My primary love in writing fantasy is secondary world fantasy. I love exploring the limitless what-ifs in a setting. I love worldbuilding, both the act of creating a new world and incorporating it into a work in a way that seems natural and seamless. (Even if that sometimes gets me smacking my head into a wall, it's good smacking.)
However, I do write urban fantasy occasionally - that is, fantasy set in our modern world - and I've found there are two reasons I will reach for it:
1. Playing with real world mythologies and the occult. There are so many intriguing possibilities if you take myths and legends as true ... or mostly true. You can play with this in a secondary world, too, but it's less direct, and there's something viscerally satisfying about taking a piece of our old beliefs and making it real.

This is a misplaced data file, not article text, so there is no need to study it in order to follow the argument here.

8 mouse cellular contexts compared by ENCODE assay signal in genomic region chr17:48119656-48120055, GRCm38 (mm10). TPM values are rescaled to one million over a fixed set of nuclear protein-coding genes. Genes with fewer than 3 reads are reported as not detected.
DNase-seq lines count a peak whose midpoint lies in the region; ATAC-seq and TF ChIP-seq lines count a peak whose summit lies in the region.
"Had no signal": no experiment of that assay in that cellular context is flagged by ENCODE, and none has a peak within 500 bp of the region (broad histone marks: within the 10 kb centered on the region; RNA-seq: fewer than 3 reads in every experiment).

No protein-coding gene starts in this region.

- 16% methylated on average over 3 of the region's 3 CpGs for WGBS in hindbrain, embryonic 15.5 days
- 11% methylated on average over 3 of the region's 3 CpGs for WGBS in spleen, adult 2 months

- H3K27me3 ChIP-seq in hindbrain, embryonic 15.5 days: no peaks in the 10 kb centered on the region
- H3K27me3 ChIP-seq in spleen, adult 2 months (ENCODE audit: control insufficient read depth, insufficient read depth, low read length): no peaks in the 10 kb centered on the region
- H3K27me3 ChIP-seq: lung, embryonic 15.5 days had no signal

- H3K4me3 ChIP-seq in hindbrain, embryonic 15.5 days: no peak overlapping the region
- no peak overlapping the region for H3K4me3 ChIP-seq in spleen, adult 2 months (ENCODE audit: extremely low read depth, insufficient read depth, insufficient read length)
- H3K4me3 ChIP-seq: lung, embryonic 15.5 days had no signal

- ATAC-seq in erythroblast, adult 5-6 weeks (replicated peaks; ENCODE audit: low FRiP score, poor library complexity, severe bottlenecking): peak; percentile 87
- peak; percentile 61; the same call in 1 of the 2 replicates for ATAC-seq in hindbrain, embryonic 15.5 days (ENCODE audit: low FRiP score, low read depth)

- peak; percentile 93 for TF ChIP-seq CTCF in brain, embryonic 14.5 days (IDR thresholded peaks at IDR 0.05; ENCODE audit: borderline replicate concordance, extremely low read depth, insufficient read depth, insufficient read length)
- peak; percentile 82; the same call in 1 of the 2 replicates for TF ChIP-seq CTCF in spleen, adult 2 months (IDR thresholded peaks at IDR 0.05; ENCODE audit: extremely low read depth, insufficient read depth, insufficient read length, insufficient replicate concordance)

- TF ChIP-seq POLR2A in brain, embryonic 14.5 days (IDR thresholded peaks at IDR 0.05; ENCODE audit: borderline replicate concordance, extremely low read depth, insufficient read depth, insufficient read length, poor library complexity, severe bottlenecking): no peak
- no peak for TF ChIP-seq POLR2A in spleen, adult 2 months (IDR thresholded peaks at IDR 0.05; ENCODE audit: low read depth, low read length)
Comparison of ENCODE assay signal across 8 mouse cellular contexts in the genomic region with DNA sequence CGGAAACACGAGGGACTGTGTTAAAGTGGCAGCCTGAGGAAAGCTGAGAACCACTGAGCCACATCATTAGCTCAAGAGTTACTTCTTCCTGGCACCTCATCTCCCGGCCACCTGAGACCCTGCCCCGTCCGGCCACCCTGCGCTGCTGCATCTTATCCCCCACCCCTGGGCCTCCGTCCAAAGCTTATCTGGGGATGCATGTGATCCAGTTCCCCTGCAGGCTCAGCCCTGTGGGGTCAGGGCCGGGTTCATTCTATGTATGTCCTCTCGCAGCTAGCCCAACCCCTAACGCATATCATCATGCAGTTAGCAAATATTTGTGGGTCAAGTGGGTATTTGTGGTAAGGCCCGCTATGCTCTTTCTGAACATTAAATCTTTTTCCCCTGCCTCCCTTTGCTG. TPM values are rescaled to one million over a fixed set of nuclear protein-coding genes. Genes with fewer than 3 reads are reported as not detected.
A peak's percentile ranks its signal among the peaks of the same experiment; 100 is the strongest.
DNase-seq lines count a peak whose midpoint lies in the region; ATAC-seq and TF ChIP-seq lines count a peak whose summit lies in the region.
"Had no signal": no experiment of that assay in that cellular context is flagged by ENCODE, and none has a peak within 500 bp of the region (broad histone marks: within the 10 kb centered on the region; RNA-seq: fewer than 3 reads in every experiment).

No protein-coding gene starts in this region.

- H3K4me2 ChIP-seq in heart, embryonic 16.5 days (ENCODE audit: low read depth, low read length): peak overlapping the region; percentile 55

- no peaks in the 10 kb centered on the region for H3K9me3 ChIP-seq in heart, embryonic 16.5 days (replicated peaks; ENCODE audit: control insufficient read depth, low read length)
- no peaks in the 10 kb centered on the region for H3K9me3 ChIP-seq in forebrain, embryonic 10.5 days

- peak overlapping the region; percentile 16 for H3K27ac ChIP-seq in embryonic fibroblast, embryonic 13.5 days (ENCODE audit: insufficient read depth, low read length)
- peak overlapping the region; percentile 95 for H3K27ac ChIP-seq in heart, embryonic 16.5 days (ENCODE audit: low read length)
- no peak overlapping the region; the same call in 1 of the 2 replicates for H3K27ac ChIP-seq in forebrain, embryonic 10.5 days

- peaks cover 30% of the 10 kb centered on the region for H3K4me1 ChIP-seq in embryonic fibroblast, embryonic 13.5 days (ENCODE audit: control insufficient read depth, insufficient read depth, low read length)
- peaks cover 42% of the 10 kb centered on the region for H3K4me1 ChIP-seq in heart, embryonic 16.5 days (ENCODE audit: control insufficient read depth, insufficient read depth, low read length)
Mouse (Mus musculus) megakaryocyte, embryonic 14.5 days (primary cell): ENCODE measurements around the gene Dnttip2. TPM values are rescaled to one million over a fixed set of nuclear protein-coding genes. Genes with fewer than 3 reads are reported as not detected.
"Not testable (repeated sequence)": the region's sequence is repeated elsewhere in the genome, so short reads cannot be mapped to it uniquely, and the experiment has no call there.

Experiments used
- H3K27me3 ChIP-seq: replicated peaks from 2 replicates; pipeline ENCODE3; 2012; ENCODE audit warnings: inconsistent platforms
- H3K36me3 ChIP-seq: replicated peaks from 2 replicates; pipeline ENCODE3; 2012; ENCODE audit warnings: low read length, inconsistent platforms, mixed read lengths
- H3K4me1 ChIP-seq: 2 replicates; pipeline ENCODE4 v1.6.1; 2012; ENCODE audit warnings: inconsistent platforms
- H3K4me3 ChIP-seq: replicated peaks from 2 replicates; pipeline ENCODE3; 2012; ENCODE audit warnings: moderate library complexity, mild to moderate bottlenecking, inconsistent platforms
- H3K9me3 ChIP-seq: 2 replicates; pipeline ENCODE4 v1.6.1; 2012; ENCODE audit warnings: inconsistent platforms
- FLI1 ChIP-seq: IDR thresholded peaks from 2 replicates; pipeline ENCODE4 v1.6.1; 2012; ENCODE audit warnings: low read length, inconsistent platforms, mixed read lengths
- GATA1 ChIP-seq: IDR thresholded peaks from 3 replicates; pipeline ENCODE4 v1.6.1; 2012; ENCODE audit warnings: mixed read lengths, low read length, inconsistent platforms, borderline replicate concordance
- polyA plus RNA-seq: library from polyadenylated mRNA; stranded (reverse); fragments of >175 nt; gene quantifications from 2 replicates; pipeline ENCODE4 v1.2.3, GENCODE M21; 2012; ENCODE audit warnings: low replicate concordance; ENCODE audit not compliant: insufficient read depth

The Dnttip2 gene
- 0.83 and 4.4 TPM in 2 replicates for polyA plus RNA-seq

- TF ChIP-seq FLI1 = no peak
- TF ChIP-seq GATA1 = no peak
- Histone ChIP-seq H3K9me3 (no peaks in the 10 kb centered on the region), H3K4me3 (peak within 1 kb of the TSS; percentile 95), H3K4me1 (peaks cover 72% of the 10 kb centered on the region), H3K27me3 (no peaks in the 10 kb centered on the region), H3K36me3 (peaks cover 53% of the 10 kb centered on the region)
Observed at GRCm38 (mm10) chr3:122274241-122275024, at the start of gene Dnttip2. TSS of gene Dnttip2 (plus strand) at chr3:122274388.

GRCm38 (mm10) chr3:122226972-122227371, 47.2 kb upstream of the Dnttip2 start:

2. Humor. There are so many jokes and wisecracks you can make in a contemporary setting with our wealth of shared culture. It's also easier to highlight humorous incongruity in a more familiar setting.
There is one more possibility that I haven't consciously based a story around yet, but it makes sense to me as an appeal of urban fantasy. This came from hearing Sarah Hoyt at the WFC ...
There are places in our personal experience that, for whatever reason, we find magical. (In her case, it was diners.) This may be a childhood encounter; it may not. But transforming the metaphorical, imagined magic into real, concrete magic ... I think it's a very powerful idea. And it's certainly something that's (almost) unique to urban fantasy.
Oddly enough, I can't come up with a personal example right now. Maybe I was just born a soulless cynic. ;-)